Data Structures and Algorithms in JavaScript

# Quick Sort Review Part 2

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The "Quick Sort Review Part 2" Lesson is part of the full, Data Structures and Algorithms in JavaScript course featured in this preview video. Here's what you'd learn in this lesson:

## Bianca wraps up her coverage of the Quick Sort algorithm by finishing her full code review the partition() and quicksort() methods. She documents each step as an array is sorted.

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Transcript from the "Quick Sort Review Part 2" Lesson

[00:00:00]
>> Speaker 1: So now our array looks like this. It's updating. Then what's the next thing that happens, Tinbit?
>> Speaker 2: The pivot location will be the 1, too.
>> Speaker 1: Yep, pivot location is now 1, cuz we incremented. It was 0. And then, Miranda, what's the next thing that happens?
>> Speaker 2: And.

[00:00:30]
>> Speaker 1: I think I just got lost. [LAUGH]
>> Speaker 2: No worries, so we're inside of a loop.
>> Speaker 1: Yes.
>> Speaker 2: Yeah.
>> Speaker 1: So last time we left off, so Tinbit was kind of gesturing. That's our loop, this is our loop gesture.
>> Speaker 2: Yeah.
>> Speaker 1: [LAUGH]
>> Speaker 2: So it goes back through the 4 loop again.

[00:00:45]
>> Speaker 1: So now this is 3.
>> Speaker 2: Okay.
>> Speaker 1: And then what's the next thing that happens, Miranda?
>> Speaker 2: So the array i.
>> Speaker 1: So it's 4, right?
>> Speaker 1: 4 is the value, right?
>> Speaker 2: Mm-hm.
>> Speaker 1: Okay, less than-
>> Speaker 2: 0, 1, 2, 3, yep.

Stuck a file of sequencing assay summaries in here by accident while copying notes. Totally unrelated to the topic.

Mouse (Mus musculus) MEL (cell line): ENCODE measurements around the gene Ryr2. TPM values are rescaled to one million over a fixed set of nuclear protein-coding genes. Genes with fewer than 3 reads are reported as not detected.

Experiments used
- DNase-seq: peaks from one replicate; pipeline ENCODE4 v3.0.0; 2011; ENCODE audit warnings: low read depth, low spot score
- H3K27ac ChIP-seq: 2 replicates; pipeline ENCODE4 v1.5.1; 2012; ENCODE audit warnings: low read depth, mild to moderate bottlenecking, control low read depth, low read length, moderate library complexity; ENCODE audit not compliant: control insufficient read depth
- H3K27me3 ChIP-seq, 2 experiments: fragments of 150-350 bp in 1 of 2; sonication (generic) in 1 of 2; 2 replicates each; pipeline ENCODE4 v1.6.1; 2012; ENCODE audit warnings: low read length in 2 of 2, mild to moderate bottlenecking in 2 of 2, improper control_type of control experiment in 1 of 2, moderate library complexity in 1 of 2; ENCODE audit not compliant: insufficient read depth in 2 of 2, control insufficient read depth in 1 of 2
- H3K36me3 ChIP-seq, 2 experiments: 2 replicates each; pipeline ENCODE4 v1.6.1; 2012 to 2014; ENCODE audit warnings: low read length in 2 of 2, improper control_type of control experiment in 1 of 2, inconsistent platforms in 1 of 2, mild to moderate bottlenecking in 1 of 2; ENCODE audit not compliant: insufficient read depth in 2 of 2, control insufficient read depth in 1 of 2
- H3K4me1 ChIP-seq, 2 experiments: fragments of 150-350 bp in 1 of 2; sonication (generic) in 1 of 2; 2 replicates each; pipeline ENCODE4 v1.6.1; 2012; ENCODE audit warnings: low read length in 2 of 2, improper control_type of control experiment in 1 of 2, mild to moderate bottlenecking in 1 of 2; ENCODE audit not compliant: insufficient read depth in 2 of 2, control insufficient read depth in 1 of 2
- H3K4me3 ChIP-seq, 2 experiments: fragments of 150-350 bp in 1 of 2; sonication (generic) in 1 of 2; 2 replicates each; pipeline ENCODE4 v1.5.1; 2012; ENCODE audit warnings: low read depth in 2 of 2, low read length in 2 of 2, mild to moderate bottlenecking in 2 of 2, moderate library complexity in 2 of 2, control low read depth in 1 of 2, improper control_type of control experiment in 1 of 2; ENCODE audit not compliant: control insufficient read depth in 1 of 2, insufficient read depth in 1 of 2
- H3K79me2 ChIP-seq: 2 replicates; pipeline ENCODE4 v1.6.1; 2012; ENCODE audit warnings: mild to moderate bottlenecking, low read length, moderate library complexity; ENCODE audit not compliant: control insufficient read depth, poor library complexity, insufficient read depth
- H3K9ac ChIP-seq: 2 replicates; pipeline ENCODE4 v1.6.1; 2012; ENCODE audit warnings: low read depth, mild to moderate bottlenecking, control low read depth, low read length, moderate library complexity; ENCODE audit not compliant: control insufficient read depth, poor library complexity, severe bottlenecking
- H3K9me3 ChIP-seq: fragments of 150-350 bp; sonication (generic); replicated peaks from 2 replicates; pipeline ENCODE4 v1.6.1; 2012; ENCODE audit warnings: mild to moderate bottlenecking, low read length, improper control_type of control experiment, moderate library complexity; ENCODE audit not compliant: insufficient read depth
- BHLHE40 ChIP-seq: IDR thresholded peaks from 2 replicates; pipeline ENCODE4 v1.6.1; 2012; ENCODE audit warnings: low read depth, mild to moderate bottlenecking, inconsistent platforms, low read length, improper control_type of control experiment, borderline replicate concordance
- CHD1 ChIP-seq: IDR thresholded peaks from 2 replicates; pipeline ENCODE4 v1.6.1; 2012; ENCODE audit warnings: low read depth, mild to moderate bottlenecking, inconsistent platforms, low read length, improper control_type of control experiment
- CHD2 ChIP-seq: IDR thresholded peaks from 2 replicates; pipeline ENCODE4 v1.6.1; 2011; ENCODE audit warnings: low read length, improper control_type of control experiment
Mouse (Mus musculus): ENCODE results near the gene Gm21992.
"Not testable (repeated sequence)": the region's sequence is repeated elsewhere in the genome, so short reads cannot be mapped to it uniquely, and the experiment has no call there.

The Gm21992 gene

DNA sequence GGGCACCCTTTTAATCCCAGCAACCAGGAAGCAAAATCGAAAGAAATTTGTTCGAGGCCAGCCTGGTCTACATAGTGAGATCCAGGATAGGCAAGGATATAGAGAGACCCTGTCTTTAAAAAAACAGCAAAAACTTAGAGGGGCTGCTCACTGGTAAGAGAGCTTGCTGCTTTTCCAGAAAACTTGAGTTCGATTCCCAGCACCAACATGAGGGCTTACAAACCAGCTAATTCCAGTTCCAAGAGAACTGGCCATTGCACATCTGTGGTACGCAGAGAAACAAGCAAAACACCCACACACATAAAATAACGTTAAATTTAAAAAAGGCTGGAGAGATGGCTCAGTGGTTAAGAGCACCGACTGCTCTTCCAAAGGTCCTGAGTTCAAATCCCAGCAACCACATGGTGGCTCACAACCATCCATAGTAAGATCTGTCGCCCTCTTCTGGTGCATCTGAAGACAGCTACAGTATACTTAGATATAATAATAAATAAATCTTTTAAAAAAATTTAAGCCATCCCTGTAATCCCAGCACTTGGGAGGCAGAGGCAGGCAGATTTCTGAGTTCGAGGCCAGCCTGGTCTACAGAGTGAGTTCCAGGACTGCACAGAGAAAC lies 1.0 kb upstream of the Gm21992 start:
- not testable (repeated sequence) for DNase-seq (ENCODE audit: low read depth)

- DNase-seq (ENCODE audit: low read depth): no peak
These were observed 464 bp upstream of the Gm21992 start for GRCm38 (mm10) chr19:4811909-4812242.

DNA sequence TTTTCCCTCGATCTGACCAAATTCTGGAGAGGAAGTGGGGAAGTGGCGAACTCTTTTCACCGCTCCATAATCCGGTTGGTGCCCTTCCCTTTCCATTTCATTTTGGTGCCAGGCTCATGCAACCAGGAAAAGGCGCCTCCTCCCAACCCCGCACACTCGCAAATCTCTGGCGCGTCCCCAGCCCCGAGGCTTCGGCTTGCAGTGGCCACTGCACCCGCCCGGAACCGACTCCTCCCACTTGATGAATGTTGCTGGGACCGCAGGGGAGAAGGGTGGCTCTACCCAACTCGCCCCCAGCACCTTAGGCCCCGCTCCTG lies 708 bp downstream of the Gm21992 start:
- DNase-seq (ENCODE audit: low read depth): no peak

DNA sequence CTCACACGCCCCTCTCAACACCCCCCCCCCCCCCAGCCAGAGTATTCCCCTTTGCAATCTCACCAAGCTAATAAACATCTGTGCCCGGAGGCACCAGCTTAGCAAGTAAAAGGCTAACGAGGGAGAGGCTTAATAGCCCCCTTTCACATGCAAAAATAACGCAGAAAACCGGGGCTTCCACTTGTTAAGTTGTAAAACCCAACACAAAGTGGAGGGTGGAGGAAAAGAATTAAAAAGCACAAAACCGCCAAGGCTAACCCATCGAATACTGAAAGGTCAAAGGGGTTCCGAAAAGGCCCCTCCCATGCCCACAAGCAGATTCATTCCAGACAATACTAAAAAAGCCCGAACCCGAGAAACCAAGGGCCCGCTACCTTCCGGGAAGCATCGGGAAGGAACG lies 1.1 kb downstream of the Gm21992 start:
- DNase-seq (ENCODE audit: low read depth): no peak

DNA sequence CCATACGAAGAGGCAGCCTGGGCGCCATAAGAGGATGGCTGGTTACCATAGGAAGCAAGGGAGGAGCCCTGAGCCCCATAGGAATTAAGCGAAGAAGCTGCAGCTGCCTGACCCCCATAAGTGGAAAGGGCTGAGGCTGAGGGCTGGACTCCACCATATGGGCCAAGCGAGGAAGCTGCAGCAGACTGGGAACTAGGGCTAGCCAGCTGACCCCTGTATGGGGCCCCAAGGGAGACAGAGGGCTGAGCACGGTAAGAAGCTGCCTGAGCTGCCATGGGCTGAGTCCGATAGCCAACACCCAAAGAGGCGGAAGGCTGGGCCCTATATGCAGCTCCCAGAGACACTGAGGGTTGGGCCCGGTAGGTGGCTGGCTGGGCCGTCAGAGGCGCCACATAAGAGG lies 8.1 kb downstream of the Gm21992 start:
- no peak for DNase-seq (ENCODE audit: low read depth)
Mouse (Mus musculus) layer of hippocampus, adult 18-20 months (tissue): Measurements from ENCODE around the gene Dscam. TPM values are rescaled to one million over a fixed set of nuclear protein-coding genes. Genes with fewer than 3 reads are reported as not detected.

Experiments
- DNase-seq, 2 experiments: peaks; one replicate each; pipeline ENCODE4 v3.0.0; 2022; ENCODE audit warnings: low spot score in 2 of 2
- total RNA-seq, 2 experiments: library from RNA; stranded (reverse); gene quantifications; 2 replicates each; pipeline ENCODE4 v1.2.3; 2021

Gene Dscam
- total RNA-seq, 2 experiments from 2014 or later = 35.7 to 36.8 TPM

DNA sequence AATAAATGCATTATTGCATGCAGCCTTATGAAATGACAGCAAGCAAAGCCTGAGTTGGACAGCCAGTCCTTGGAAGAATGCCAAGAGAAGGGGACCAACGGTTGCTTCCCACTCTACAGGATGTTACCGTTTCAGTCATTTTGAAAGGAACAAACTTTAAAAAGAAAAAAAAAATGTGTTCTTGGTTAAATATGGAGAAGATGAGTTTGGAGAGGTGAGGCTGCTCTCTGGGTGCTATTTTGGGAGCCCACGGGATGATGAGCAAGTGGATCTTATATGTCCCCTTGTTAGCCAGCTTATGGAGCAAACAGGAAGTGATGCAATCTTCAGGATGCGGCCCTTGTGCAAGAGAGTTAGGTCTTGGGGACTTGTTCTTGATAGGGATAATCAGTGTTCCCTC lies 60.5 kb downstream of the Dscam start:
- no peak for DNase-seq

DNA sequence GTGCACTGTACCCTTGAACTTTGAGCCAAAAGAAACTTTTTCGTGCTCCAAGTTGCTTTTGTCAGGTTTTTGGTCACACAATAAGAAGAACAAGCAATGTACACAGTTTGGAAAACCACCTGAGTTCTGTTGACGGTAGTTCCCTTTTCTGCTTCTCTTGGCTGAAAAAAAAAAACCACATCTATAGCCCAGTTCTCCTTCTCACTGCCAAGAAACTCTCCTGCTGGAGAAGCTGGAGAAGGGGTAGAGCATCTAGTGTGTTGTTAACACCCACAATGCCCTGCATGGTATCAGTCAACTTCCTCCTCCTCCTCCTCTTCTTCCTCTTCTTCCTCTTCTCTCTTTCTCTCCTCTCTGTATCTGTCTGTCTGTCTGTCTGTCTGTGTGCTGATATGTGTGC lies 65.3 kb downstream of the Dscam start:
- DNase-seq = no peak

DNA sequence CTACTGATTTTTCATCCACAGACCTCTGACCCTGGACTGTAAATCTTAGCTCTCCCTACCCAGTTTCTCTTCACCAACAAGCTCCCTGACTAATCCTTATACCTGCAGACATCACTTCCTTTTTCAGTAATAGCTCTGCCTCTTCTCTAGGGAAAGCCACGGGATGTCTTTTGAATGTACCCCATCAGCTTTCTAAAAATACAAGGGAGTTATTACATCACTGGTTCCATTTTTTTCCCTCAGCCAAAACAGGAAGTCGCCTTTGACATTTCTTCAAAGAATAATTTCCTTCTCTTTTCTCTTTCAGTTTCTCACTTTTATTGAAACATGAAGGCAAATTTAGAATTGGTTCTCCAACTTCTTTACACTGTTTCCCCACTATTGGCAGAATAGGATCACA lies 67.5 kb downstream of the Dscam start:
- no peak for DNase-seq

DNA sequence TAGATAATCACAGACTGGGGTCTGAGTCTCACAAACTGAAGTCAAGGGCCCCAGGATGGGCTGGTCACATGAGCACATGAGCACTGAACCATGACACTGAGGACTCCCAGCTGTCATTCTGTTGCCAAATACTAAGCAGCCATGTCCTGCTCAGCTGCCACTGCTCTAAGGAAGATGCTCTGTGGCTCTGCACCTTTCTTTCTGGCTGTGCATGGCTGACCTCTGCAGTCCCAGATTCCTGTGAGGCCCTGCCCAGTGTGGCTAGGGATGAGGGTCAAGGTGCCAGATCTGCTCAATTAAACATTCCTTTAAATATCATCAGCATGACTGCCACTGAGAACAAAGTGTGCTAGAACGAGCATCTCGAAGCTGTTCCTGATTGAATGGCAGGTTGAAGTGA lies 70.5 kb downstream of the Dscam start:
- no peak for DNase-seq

>> Speaker 1: Set it equal to.

[00:01:17]
>> Speaker 2: And then our pivot is 2.
>> Speaker 1: 2.
>> Speaker 2: Which is false.
>> Speaker 2: So we skip.
>> Speaker 2: Got it?
>> Speaker 1: Yes.
>> Speaker 2: That make sense?
>> Speaker 1: I think so.
>> Speaker 2: All right, then we loop again.
>> Speaker 2: All right?
>> Speaker 2: So is i less than hi at this point?

[00:01:44]
>> Speaker 2: This is our,
>> Speaker 2: Stop condition, 4 equals 4. So we break out of this 4 loop and we're done.
>> Speaker 2: Cool.
>> Speaker 2: And the last thing that we need to do is we're gonna move now our pivot, with our pivot location. This is a different implementation than the one we talked about yesterday, with the double swaps.

[00:02:13] Mm-hm, this is the Lomuto partition scheme.
>> Speaker 1: Okay, so that's why I was. [LAUGH]
>> Speaker 2: Yeah, it's a little bit different. So what this one does at the end, it waits till it's done and then it just swaps it at the end, which is way better. Cool, so we're gonna swap.

[00:02:35] Again we're just gonna put our swap on our stack. And what is our, this is our,
>> Speaker 2: Array, our pivot location is what did we change it? It's 1 now, right? Cuz we incremented it. And then hi is that's gonna be our pivot, which was what? 4, okay, so they're not equal.

[00:03:07] We're gonna keep going, temp array at i is 3. So this is gonna be 3, the value not the index. And now we're going to do some swapping, so here is our original 5, 4, 2. Here is our original and now we're gonna swap it. Array at i is gonna become, or i1 is gonna become 2.

[00:03:37] And now it's just going to stay like that. And then we're gonna edit this one. i2, which is our hi is gonna be our temp, which is 3.
>> Speaker 2: Cool? Awesome, so that is swapped. And we return to our array, here is our array.
>> Speaker 2: It returns out here, and we're gonna return the pivot location.

[00:04:06] This is another important thing. Our pivot location is 1. So we had pop this off, moving on, the pivot location is now 1. We're returning from this function, so we're popping off this function.
>> Speaker 2: Now, we're going back to where we first went inside of the function. p is now 1 because we returned our pivot location, which is 1.

[00:04:39]
>> Speaker 2: Got it, and our new array looks like this.
>> Speaker 2: 5, 3.
>> Speaker 2: Yeah, we're there, are we all there?
>> Speaker 2: Any questions about how we got here?
>> Speaker 2: No, can I have just one clarifying question?
>> Speaker 1: Which one is the pivot again? [LAUGH]
>> Speaker 2: The pivot is the one that you wanna move to its final place.